The complete operation can be monitored and controlled from the display screens. Standard and customized displays make it simple for operators to learn and use the system (Fig. Nos. 5 – 9).
Data Collection and Storage.
Data collection and storage is handled within the supervisory system and includes a variety of reporting functions. Some of these include:
- Alarm / Event Log reports all alarms and events in a specified time period.
- Alarm Duration Log reports the time of occurrence and elapsed time before return-to-normal for specific alarms in a specified time period.
- Alarm Pager (optional). Setpoint alarms may be sent to an alarm paging or messaging system.
- Integrated Excel reporting provides the ability to launch a report built using Microsoft Excel.
- Batch reports collect history for points and events that occurred during a process production run. Static batch data may also be added to the report such as batch number, customer name, lot size, etc.
- Bar-coded data functionality may be used to enter batch information.
- Reports may be generated periodically, or on an event-driven or demand basis. Report output may be directed to screen, printer, file, or directly to another computer for analysis or viewing electronically.
- History collection is available over a wide range of frequencies in both average and snapshot/production formats. A large amount of history can be retained on line, with automatic archiving allowing retention of and access to unlimited quantities of historical data.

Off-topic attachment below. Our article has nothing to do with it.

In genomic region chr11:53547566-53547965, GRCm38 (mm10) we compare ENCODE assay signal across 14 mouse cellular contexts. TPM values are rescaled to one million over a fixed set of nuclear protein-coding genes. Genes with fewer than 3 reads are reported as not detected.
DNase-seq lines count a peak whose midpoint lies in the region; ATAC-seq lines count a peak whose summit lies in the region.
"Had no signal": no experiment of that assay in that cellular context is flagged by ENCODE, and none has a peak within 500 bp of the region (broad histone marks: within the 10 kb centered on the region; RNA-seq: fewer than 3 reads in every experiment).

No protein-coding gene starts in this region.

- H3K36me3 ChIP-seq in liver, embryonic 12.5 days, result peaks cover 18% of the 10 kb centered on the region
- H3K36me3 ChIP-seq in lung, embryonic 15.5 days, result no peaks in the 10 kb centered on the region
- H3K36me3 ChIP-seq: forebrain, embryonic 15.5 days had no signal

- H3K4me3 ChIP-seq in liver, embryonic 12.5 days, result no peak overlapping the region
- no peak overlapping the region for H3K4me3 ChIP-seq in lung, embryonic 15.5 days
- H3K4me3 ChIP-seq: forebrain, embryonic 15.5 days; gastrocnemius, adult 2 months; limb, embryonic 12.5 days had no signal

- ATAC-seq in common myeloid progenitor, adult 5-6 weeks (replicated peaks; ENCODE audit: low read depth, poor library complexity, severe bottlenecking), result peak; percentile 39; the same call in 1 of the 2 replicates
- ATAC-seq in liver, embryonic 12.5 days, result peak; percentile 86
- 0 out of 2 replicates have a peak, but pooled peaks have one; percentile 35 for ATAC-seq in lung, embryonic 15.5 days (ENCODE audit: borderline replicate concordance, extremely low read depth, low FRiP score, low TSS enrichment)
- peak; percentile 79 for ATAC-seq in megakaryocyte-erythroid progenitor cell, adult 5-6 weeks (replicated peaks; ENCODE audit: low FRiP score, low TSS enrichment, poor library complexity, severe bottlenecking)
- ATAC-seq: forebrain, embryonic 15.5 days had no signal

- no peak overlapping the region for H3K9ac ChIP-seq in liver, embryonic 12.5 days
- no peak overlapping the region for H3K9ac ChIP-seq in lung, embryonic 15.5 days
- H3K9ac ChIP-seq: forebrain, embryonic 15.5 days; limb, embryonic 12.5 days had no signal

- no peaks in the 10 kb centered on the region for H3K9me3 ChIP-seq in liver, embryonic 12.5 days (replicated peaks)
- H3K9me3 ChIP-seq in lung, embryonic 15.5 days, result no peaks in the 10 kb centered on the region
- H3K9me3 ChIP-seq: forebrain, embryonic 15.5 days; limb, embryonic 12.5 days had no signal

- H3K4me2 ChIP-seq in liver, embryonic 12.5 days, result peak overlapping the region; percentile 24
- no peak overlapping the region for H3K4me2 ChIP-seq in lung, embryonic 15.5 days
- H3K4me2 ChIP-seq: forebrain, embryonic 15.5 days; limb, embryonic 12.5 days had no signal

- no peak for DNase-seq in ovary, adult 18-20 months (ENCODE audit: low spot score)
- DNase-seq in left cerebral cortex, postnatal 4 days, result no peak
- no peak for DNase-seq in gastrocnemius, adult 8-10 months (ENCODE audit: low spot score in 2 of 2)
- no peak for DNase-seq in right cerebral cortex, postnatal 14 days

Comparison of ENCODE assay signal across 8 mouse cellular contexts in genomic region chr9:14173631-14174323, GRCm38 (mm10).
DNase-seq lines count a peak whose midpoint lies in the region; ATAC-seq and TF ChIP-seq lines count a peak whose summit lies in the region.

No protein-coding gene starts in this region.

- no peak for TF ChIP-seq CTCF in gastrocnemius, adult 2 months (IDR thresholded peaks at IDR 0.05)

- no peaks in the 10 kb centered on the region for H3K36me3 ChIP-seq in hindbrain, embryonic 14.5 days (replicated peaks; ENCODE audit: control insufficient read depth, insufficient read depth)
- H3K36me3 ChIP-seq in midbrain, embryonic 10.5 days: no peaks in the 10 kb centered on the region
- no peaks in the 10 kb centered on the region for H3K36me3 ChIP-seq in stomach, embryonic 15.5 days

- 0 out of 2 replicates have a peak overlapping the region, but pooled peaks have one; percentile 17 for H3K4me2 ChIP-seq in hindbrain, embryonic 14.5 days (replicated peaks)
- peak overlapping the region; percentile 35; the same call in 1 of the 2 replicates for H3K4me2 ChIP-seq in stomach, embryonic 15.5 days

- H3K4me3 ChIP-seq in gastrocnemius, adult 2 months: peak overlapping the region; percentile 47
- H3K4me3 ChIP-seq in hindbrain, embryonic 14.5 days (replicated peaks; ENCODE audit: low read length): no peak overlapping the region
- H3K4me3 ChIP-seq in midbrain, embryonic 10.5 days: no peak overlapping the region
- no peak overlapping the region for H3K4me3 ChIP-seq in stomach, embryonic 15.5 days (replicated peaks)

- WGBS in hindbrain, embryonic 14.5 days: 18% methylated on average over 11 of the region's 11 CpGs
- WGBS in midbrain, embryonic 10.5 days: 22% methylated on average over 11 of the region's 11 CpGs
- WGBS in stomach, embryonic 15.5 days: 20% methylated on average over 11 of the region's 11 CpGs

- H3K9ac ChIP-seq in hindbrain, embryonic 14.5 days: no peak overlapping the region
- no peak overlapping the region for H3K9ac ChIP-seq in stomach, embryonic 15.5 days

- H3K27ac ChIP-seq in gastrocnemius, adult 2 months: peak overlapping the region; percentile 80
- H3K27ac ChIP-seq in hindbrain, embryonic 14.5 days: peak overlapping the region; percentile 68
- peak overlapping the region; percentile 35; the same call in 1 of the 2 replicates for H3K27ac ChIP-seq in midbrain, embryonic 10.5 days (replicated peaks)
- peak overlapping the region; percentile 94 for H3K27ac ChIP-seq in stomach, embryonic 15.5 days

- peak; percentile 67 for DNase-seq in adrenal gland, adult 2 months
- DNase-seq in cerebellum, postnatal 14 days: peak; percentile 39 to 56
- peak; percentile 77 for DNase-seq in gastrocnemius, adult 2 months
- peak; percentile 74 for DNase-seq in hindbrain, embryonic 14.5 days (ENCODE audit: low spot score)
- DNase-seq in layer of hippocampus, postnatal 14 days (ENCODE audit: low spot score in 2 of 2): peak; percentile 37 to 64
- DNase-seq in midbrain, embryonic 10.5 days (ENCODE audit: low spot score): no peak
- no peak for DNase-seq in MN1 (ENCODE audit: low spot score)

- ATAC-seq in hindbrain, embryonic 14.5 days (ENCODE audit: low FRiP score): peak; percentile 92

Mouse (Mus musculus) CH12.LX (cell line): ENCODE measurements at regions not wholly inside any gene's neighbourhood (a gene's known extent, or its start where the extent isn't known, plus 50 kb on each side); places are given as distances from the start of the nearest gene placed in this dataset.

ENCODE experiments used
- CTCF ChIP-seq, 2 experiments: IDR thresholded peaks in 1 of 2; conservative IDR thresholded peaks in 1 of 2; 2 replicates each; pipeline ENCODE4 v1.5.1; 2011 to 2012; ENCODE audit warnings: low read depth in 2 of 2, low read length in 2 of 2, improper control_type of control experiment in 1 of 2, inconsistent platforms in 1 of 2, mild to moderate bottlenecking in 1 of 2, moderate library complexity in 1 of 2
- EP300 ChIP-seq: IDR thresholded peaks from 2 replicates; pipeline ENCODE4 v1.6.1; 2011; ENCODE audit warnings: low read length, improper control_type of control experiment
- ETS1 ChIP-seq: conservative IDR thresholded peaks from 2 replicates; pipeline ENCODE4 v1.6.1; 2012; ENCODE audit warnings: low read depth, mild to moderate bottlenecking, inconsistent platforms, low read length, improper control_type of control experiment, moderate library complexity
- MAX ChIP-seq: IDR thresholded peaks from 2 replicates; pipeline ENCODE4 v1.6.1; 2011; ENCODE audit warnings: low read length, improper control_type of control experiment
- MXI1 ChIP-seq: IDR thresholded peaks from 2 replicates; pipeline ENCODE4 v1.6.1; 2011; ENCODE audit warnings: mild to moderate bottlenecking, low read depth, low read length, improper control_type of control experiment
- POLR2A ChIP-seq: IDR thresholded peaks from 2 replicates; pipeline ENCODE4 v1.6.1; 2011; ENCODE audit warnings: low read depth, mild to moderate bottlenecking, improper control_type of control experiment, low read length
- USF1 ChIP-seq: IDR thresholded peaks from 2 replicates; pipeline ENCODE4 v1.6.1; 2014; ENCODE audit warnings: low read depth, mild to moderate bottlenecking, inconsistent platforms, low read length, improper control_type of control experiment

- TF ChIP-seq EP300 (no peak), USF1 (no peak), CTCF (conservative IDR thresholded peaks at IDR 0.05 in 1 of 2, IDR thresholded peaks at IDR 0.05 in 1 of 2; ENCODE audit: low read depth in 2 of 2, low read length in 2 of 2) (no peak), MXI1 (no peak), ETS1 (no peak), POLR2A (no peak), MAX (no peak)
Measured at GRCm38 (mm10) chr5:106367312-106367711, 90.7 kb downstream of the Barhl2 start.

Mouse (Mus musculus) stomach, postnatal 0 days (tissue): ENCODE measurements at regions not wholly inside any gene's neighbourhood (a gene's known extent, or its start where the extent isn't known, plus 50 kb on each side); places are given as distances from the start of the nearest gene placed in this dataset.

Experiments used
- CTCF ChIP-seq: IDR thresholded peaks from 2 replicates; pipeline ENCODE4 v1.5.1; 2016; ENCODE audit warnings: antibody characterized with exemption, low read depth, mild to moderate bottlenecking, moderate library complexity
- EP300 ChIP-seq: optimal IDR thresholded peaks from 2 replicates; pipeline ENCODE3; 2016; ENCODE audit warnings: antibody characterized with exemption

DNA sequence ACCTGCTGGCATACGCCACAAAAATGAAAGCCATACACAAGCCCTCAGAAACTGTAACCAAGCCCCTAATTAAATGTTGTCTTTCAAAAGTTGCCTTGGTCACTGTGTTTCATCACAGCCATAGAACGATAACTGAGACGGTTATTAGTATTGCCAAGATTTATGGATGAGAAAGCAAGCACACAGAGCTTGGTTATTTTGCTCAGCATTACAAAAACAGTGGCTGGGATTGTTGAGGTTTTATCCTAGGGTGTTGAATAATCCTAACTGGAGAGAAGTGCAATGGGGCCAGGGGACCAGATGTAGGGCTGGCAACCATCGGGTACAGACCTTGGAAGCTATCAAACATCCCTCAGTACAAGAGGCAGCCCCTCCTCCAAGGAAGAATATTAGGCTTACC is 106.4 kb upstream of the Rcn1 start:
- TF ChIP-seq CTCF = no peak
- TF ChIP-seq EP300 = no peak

- Flexible trend configuration allows trends to be configured. Real-time and historical data are presented together on the same trend.
- The data storage feature can be used to log process information during the cycle to an internal hard drive disk or to a plant network storage device for a permanent record.
The software has been optimized to anticipate all normal operating and alarm conditions. The software also provides Supervisory Control and Data Acquisition (SCADA) using a touch screen LCD for operator interface for features such as:
- Compatibility with plant-wide SCADA and network integration.
- Process cycle validation.
- Extensive alarm and event management and reporting.
- Temperature control using advanced algorithms, auto-tuning, and multiple zone digital trimming.
- Operator sign-on/sign-off security to limit operator control of individual functions.
- Enhanced maintenance and troubleshooting management.
- Extensive set of advanced algorithms for maximum process performance
- Open Ethernet connectivity via Modbus/TCP protocol that provides plant-wide process access and data acquisition
- Extensive equipment diagnostic and monitoring to maximize process availability
The Honeywell HC900 control system is a good example of a highly flexible instrumentation and process control package capable of being used out on the shop floor and numerous systems are currently operating in the field. Whatever your choice of instrumentation and process controls, it is important that the system be flexible, expandable and designed for future integration with software and hardware platforms that have yet to be conceived. Stay current with the latest innovations so that your vacuum equipment provides your customers with the best possible products.